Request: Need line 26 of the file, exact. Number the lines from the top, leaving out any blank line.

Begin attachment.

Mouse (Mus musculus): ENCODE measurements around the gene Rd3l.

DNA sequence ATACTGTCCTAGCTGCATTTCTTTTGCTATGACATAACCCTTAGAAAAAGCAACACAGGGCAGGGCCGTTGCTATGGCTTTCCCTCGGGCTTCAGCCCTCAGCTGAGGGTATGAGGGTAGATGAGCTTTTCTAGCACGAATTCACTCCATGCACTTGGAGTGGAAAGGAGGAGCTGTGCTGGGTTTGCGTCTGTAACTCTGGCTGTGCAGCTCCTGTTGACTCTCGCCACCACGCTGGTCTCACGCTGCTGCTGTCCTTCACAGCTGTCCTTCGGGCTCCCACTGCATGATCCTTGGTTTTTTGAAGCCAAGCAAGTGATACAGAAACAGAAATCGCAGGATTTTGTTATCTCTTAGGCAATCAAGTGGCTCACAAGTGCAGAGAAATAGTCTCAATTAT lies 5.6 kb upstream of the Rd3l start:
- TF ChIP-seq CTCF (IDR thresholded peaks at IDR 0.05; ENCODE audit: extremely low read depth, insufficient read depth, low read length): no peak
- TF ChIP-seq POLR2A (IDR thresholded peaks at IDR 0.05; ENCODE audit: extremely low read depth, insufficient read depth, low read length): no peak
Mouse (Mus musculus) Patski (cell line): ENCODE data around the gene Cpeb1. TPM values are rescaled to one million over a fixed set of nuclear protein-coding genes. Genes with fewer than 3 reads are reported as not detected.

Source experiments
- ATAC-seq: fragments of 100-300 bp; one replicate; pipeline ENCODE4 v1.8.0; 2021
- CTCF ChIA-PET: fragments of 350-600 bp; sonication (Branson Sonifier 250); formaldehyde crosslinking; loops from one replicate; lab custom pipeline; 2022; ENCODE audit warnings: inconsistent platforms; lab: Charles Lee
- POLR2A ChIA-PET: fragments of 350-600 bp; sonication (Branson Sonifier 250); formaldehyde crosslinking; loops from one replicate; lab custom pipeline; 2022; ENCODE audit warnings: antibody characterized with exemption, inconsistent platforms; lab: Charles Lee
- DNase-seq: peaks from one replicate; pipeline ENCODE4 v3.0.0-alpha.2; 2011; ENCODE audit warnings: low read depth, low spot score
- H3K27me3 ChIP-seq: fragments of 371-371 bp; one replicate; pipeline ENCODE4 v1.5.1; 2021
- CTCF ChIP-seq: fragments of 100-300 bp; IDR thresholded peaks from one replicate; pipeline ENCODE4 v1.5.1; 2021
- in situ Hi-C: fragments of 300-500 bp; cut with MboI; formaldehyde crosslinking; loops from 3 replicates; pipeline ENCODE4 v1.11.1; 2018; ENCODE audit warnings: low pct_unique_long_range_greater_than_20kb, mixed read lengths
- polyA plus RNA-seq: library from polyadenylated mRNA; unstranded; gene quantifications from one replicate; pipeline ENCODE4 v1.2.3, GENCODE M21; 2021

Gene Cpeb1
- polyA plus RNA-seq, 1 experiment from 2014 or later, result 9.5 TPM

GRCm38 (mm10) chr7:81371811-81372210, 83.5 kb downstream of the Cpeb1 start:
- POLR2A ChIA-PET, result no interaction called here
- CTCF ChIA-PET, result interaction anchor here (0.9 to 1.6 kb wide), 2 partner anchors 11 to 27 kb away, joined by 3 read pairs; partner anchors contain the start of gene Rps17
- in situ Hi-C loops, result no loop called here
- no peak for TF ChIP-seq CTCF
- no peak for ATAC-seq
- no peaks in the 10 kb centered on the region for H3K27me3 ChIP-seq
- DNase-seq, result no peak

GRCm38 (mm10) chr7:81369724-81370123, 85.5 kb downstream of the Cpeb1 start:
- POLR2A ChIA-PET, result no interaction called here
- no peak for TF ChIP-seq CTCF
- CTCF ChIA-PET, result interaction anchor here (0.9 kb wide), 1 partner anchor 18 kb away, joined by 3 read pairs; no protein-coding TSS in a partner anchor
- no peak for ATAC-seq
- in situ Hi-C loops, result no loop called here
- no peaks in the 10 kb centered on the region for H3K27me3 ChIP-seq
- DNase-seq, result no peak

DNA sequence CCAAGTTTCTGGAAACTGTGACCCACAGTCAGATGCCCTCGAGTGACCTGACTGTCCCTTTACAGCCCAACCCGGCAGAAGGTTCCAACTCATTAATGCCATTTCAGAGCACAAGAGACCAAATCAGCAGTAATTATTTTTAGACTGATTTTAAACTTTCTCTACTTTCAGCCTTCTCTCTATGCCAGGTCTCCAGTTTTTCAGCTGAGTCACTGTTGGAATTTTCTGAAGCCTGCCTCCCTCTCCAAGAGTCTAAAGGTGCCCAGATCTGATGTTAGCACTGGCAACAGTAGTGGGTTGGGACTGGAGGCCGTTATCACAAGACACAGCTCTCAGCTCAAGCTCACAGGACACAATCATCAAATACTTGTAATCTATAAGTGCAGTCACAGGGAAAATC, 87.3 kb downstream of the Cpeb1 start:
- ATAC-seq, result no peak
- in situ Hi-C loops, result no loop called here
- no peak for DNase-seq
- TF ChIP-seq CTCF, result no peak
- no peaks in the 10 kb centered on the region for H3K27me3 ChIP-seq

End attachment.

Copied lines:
- POLR2A ChIA-PET, result no interaction called here